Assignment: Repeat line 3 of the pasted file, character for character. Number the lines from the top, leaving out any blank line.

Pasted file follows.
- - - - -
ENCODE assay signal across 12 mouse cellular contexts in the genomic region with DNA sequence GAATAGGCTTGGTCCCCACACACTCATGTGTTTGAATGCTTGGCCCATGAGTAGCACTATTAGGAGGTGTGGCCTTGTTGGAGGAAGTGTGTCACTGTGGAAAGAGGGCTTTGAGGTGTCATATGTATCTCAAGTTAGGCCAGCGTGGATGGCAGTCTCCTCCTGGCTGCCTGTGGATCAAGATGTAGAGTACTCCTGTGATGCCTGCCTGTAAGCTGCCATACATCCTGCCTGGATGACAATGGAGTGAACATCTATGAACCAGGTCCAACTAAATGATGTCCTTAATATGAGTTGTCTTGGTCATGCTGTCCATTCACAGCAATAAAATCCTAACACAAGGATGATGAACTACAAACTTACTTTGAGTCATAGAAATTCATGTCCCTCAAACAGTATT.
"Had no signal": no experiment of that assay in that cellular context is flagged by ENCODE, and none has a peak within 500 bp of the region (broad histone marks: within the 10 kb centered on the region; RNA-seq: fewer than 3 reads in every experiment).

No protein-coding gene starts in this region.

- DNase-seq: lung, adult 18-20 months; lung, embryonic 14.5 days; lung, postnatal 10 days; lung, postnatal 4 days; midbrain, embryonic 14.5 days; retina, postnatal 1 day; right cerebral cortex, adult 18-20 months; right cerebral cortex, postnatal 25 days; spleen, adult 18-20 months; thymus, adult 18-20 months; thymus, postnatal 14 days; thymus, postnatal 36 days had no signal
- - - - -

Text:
No protein-coding gene starts in this region.